Plantwise – promoting and supporting plant health for the Sustainable Development Goals

Andrea Powell

Andrea Powell, CABI

Promoting and supporting plant health will be an important part of how we achieve the United Nations’ Sustainable Development Goals (SDGs). Andrea Powell, Chief Information Officer of the Centre for Agriculture and Biosciences International (CABI) looks at how the CABI-led Plantwise programme is helping to make a difference.

By Andrea Powell

 

On 26th and 27th July 2016, CABI held its 19th Review Conference. This important milestone in the CABI calendar saw our 48 member countries come together to agree a new medium-term strategy. As always, plant health was a key focus to our discussions, cutting across many of CABI’s objectives. For CABI, with 100 years of experience working in plant health, it has become one of our most important issues, upon which our flagship food security program, Plantwise, has been built.

Plant health can, quite simply, change the lives and livelihoods of millions of people living in rural communities, like smallholder farmers. Human and animal health make headlines, while plant health often falls under the radar, yet, it is crucial to tackling serious global challenges like food security. Promoting and supporting plant health will be an important way to achieve the Sustainable Development Goals (SDGs).

Plant health and the SDGs

Take, for example, SDG 1, which calls for ‘no poverty’. The UN states that one in five people in developing regions still lives on less than $1.25 a day. We know that many of these people are smallholder farmers. By breaking down the barriers to accessing plant health knowledge, millions of people in rural communities can learn how to grow produce to sell to profitable domestic, regional and international markets.

Plantwise ReportSDG 2 focuses on achieving ‘zero hunger’. Almost one billion people go hungry and are left malnourished every day – and many are children. Subsistence farmers, who grow food for their families to eat, can be left with nothing when their crops fail. Access to plant health knowledge can help prevent devastating crop losses and put food on the table.

Interestingly, SDG 17 considers ‘partnerships for the goals’ and is critical to the way in which we can harness and share plant health knowledge more widely to help address issues like hunger and poverty. By themselves, individual organizations cannot easily resolve the complicated and interconnected challenges the world faces today. This is why partnership is at the heart of CABI’s flagship plant health programme: Plantwise.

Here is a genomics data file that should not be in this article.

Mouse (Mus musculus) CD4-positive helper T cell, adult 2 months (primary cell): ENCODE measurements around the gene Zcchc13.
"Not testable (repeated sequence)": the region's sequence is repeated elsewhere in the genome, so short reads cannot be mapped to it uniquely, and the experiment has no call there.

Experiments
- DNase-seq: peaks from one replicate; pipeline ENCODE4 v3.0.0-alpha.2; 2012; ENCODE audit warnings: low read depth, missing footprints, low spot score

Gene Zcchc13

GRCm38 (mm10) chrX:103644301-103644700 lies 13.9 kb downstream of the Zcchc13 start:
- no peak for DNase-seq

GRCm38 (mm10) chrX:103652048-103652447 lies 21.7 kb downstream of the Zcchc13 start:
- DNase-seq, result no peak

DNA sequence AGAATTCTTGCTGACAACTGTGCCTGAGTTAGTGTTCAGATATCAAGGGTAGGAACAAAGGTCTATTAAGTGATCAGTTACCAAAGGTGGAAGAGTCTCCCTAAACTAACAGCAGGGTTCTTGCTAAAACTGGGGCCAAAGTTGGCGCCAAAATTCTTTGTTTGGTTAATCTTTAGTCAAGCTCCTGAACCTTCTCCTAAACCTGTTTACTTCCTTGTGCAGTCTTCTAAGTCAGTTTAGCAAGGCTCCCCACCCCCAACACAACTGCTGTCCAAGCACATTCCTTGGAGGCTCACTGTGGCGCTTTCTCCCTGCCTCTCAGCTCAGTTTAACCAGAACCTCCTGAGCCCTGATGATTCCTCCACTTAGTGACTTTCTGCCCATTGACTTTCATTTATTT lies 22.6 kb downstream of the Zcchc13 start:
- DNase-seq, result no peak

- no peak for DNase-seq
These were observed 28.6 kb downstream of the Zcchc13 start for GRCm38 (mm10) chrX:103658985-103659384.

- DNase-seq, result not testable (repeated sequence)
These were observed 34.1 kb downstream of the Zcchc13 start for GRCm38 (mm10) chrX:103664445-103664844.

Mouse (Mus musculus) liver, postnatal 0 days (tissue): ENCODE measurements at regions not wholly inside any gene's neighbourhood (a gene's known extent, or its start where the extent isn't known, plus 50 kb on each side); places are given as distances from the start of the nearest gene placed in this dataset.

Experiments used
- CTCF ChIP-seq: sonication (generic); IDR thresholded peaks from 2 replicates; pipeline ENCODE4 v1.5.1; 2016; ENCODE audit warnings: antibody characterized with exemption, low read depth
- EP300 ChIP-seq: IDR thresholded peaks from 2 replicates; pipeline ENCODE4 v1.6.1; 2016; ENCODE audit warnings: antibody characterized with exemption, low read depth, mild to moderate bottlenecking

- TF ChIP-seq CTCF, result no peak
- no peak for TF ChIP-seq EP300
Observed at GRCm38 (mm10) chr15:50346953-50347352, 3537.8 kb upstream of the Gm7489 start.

What is Plantwise?

Plantwise Report 2015

Since its launch in 2011, the goal of Plantwise has been to deliver plant health knowledge to smallholder farmers, ensuring they lose less of what they grow. This, in turn, provides food for their families and improves living conditions in rural communities. Plantwise provides support to governments, helping to make national plant health systems more effective for the farmers who depend on them. Already, Plantwise has reached nearly five million farmers. With additional funding, and by developing new partnerships, we aim to bring relevant plant health information to 30 million farmers by 2020, safeguarding food security for generations to come.

Plantwise ‘plant clinics’ are an important part of the fight against crop losses. Established in much the same way as clinics for human health, farmers visit the clinics with samples of their sick crops. Plant doctors diagnose the problem, making science-based recommendations on ways to manage it. The clinics are owned and operated by over 200 national partner organizations in over 30 countries. At the end of 2015, nearly five thousand plant doctors had been trained.

Plantwise

A Plantwise plant clinic in action. Credit: Plantwise

Harnessing technology for plant health

The Plantwise Knowledge Bank reinforces the plant clinics. Available in over 80 languages, it is an online and offline gateway to plant health information, providing the plant doctors with actionable information. It also collects data about the farmers, their crops and plant health problems. This enables in-country partner organizations to monitor the quality of plant doctor recommendations; to identify new plant health problems – often emerging due to trade or climate change issues; and develop new best-practice guidelines for managing crop losses.

Plantwise

The first ever e-plant clinic, held in Embu Market, Kenya. Credit: Plantwise

The Plantwise flow of information improves knowledge and helps the users involved: farmers can receive crop management advice, and researchers and governments can access data from the field. With a new strategy for 2017–19 agreed, CABI will continue to focus on building strong plant health systems. We are certain that plant health is of central importance to achieving the SDGs and, together in partnership, we look forward to growing the Plantwise program and making a concrete difference to the lives of smallholder farmers.

“A few years ago, I would make ZMW 5000 per year. Last year I got 15 000. I have never missed any plant clinic session. I’ve been very committed, very faithful, because I have seen the benefits.”––Kenny Mwansa, Farmer, Rufunsa District, Zambia.

Take a look at Plantwise in action in Zambia (YouTube):

Plantwise in Zambia

Meet Linda, a Zambian plant doctor

Meet Kenny, a Zambian farmer

 

Learn more about Plantwise at www.plantwise.org.

Uncovering the secrets of ancient barley